The process of aligning the bristles between the stem wires and subsequently twisting the stem wires can be accomplished through manual means. However, for the quantities and efficiency required with a larger scale production, an automatic machine can be selected. For example, a TIW brush 100 in accordance with the present invention can be made using a modified Borghi AB4 continuous cycle twisting machine. In the Borghi twisting machine, guides are typically arranged to center the bristles between two converging stem wires. The method of making a brush 100 in accordance with the present invention involves shifting the bristle guides to one side of their normal location so that the bristles 120 are no longer centered lengthwise between the two stem wires. It should be understood that other continuous cycle twisting machines can be used to create the brush 100 in accordance with the present invention.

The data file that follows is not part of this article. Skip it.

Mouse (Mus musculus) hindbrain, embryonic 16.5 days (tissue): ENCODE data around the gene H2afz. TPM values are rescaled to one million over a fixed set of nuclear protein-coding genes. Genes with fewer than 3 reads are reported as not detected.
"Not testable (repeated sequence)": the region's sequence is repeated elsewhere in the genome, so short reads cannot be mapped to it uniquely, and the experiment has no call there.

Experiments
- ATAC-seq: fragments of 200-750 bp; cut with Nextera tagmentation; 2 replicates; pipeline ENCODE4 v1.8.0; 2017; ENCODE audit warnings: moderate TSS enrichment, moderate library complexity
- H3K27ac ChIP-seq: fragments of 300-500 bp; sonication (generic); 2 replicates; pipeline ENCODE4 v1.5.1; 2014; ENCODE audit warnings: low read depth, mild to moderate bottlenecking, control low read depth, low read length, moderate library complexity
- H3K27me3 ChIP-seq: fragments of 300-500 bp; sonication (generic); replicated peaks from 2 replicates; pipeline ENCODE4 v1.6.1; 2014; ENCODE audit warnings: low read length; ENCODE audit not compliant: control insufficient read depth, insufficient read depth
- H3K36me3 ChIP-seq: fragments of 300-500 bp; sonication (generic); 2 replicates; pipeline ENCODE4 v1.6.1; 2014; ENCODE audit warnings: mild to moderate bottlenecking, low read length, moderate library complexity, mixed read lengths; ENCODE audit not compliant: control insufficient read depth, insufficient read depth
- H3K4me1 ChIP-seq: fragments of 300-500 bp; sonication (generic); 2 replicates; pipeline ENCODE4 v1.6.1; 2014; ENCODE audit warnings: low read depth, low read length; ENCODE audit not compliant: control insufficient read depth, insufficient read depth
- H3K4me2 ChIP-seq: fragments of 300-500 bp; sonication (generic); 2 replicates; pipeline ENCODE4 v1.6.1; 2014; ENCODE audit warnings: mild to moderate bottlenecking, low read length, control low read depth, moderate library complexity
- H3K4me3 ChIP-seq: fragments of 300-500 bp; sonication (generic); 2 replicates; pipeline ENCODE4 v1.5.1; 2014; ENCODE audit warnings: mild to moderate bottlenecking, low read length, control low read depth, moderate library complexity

The larger outer diameter helix 180 can be easily determined based on the distance between the bristle guides (not shown in FIGS. 3-4) on the twisting machine. For every unit of measure the bristle is moved to one side, the larger diameter helix 180 increases by twice that amount. Accordingly, the smaller diameter helix 160 is likewise decreased by the same amount that the larger diameter helix 180 is increased. Preferably, the bristles 120 are offset such that one end of each bristle 120 extends from the center axis 140 a distance that is 10% greater than the distance that the other end of bristle 120 extends from the center axis 140. The longer ends of the bristles 120 collectively form the larger diameter helix 180 extending along the center axis 140, and the shorter ends of the bristles 120 collectively form the smaller diameter helix 160 extending along the center axis 140.